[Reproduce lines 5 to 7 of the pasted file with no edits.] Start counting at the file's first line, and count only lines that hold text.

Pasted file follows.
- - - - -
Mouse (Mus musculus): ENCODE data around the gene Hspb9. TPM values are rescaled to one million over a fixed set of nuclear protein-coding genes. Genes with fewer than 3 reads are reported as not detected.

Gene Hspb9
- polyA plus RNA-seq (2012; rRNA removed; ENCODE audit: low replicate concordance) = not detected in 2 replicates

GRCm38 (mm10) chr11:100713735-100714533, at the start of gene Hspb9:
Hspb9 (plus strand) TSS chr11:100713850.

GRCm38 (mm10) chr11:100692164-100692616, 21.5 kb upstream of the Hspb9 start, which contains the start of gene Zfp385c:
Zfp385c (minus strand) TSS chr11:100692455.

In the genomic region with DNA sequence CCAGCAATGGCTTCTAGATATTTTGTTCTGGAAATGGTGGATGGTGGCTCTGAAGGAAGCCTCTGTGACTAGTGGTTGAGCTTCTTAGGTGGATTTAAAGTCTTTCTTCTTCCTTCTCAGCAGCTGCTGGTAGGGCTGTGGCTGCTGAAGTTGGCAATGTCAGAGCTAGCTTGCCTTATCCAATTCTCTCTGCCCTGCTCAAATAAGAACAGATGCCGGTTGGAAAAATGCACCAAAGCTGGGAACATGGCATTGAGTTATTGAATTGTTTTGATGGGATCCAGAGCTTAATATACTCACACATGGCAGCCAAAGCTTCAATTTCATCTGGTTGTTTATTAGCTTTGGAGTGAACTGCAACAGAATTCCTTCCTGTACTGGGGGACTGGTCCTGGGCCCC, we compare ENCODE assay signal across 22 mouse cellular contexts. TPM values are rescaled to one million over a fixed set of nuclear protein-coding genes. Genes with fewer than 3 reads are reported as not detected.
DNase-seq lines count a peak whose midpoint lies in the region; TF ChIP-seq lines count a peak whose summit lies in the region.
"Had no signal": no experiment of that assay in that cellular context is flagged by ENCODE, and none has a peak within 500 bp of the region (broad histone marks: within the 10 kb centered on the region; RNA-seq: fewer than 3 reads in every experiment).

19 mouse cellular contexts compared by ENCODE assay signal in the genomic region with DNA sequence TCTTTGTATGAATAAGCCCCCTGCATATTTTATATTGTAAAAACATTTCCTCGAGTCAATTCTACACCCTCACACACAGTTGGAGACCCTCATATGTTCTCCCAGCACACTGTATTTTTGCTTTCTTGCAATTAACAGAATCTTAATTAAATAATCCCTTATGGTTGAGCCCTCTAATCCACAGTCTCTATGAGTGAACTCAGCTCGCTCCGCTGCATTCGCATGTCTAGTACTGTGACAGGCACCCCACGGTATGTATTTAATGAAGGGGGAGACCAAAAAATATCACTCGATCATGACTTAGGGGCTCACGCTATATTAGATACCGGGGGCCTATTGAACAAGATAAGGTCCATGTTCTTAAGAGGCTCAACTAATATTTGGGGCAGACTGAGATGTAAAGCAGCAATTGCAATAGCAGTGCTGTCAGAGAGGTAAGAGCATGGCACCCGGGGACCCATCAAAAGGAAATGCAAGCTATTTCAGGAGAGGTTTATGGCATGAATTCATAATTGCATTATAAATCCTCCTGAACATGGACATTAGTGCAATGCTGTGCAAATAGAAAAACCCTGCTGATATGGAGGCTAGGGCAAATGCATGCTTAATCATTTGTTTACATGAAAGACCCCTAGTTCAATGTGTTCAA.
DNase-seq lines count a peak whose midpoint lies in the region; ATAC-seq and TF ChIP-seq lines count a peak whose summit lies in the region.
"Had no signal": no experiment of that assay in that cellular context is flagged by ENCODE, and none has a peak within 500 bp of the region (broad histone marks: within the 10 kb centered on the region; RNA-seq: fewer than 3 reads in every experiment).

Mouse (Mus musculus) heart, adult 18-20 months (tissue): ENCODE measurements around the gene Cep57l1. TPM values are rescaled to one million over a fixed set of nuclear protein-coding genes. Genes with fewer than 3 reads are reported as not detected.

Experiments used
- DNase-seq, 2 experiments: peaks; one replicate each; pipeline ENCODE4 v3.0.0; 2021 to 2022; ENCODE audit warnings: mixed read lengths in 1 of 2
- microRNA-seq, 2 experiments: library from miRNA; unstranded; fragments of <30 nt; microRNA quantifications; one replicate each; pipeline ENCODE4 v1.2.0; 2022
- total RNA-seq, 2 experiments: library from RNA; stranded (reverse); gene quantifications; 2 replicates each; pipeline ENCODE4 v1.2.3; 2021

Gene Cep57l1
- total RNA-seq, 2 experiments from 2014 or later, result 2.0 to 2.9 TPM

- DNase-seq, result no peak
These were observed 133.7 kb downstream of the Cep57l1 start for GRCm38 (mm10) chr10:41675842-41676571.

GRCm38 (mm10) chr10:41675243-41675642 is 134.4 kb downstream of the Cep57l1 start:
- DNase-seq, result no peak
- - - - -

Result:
Hspb9 (plus strand) TSS chr11:100713850.

GRCm38 (mm10) chr11:100692164-100692616, 21.5 kb upstream of the Hspb9 start, which contains the start of gene Zfp385c:
Zfp385c (minus strand) TSS chr11:100692455.